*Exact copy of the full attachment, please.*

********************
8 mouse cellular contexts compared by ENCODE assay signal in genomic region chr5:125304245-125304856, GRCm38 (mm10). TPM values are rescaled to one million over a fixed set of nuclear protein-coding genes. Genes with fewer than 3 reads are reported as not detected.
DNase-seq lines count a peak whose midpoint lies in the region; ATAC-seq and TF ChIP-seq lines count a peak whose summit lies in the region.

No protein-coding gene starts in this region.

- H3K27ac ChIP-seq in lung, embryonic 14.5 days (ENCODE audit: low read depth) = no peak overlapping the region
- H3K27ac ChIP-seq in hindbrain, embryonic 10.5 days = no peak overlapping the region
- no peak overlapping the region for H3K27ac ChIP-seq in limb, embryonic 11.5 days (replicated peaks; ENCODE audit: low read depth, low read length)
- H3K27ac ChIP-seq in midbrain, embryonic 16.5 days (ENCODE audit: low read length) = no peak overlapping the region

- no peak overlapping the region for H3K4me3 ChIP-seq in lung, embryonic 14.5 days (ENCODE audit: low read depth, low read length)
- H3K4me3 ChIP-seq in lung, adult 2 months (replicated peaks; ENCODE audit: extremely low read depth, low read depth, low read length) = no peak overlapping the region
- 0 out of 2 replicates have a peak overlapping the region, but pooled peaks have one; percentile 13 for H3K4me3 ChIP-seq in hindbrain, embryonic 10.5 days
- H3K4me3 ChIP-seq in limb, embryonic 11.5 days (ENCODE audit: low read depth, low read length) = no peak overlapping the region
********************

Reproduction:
8 mouse cellular contexts compared by ENCODE assay signal in genomic region chr5:125304245-125304856, GRCm38 (mm10). TPM values are rescaled to one million over a fixed set of nuclear protein-coding genes. Genes with fewer than 3 reads are reported as not detected.
DNase-seq lines count a peak whose midpoint lies in the region; ATAC-seq and TF ChIP-seq lines count a peak whose summit lies in the region.

No protein-coding gene starts in this region.

- H3K27ac ChIP-seq in lung, embryonic 14.5 days (ENCODE audit: low read depth) = no peak overlapping the region
- H3K27ac ChIP-seq in hindbrain, embryonic 10.5 days = no peak overlapping the region
- no peak overlapping the region for H3K27ac ChIP-seq in limb, embryonic 11.5 days (replicated peaks; ENCODE audit: low read depth, low read length)
- H3K27ac ChIP-seq in midbrain, embryonic 16.5 days (ENCODE audit: low read length) = no peak overlapping the region

- no peak overlapping the region for H3K4me3 ChIP-seq in lung, embryonic 14.5 days (ENCODE audit: low read depth, low read length)
- H3K4me3 ChIP-seq in lung, adult 2 months (replicated peaks; ENCODE audit: extremely low read depth, low read depth, low read length) = no peak overlapping the region
- 0 out of 2 replicates have a peak overlapping the region, but pooled peaks have one; percentile 13 for H3K4me3 ChIP-seq in hindbrain, embryonic 10.5 days
- H3K4me3 ChIP-seq in limb, embryonic 11.5 days (ENCODE audit: low read depth, low read length) = no peak overlapping the region